Isolated systems provide valuable insights into the workings of a physical theory by restricting one’s attention to small subsystems . They serve as models for systems in the real world, allowing us to deduce statements about their behaviour and to attribute to them various physical properties such as mass, momentum, emitted radiation, etc. Therefore, it is desirable that a theory should allow within its mathematical framework the characterization of such systems. In general relativity, this is a difficult problem. The reason is a familiar one: The metric which, in other theories, provides a background structure on which the physical fields act, is itself a dynamical object in general relativity.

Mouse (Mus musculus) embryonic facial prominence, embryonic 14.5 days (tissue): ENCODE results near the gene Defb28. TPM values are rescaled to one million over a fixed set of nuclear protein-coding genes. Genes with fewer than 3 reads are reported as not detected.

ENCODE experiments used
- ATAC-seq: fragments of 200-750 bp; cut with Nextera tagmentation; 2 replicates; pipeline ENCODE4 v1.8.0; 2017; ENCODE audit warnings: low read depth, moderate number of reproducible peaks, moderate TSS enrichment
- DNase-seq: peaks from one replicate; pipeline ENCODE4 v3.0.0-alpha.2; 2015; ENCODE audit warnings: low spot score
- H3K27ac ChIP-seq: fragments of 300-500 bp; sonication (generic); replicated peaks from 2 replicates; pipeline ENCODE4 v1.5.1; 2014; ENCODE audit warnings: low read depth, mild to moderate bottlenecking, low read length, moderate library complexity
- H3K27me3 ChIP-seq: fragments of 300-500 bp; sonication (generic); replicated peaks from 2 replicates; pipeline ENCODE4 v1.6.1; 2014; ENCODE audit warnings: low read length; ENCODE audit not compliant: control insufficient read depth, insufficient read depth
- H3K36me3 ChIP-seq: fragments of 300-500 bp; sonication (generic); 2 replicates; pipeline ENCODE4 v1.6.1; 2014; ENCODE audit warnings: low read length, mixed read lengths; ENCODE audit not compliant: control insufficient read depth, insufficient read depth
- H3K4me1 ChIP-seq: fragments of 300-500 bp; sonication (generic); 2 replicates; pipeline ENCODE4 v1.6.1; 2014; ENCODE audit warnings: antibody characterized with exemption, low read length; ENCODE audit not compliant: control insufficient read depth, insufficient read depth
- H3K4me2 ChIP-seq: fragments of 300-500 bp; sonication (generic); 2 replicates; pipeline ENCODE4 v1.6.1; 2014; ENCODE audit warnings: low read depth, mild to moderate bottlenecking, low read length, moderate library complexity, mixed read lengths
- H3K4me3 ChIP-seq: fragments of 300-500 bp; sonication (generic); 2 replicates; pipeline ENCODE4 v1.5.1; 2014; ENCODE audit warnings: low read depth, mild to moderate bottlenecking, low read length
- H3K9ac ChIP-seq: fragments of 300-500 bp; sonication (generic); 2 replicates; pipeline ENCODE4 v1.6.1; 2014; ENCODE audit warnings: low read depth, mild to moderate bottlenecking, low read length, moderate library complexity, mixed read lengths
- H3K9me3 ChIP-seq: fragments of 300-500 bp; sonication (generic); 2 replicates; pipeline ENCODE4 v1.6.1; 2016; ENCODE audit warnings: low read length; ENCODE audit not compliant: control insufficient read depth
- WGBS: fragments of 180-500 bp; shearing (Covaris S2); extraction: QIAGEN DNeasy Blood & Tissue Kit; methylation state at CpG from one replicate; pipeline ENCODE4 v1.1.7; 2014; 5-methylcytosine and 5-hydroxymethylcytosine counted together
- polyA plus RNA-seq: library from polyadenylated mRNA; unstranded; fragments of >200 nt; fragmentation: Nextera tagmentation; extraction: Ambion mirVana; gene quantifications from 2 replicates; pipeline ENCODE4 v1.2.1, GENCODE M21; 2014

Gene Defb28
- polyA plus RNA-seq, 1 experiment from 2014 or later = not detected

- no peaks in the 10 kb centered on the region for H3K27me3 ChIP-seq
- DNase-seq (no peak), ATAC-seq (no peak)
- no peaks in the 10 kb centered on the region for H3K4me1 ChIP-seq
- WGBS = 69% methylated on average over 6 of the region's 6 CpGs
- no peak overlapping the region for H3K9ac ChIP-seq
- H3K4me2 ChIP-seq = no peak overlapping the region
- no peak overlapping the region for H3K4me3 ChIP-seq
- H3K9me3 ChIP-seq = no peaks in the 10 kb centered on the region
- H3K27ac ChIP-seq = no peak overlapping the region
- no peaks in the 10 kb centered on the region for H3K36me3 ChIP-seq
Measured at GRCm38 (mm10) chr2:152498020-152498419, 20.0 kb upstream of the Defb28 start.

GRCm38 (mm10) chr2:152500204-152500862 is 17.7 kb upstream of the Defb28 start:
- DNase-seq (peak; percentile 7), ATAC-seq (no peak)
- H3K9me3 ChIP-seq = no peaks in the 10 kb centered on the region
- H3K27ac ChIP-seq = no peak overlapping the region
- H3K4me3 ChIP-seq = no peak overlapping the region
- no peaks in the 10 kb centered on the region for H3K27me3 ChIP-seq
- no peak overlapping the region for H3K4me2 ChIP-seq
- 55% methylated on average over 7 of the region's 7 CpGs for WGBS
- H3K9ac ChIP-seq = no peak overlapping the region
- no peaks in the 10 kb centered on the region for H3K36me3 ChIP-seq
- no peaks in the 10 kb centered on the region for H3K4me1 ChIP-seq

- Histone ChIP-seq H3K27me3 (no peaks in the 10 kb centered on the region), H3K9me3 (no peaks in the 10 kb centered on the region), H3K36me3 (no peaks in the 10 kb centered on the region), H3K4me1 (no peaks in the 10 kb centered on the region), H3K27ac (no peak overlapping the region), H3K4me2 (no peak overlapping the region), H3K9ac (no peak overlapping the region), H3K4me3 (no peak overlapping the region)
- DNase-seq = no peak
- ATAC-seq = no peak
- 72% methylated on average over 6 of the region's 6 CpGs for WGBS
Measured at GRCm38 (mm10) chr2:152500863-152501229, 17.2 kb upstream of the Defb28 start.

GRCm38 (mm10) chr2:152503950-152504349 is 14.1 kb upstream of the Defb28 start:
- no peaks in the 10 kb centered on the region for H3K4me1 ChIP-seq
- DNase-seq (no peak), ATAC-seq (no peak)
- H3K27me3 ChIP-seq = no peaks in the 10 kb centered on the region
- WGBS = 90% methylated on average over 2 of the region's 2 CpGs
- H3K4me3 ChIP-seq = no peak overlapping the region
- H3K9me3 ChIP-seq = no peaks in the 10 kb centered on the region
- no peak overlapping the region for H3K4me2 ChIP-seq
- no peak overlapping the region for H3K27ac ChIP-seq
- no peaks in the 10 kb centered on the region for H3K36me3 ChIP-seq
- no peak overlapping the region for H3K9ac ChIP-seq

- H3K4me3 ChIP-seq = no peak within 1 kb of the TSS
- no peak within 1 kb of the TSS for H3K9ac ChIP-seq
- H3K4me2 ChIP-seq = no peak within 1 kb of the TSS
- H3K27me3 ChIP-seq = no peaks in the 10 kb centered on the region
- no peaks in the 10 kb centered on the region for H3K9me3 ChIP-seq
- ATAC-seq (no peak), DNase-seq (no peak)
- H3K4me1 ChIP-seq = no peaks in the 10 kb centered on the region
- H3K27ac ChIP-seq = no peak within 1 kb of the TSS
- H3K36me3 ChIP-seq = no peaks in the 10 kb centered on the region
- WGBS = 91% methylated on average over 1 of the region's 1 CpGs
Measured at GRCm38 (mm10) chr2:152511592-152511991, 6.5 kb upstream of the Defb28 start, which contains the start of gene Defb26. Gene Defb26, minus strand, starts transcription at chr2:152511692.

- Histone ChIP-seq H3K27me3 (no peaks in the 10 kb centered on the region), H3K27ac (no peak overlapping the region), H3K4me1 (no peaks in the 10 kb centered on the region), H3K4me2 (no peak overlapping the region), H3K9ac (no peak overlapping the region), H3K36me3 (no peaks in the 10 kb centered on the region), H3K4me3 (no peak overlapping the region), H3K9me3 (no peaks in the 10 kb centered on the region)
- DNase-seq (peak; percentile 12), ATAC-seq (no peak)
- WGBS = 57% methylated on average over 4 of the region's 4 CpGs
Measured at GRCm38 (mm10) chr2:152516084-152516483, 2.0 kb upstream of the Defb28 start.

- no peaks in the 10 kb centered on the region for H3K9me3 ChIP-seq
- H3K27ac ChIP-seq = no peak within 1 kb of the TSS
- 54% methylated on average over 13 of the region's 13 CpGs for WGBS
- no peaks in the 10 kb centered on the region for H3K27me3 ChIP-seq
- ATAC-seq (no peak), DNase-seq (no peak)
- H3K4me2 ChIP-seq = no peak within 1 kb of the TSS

In this section we discuss some of the issues which lead us to focus on asymptotically flat space-times as models for isolated systems in relativity and hence as realistic gravitationally radiating systems.
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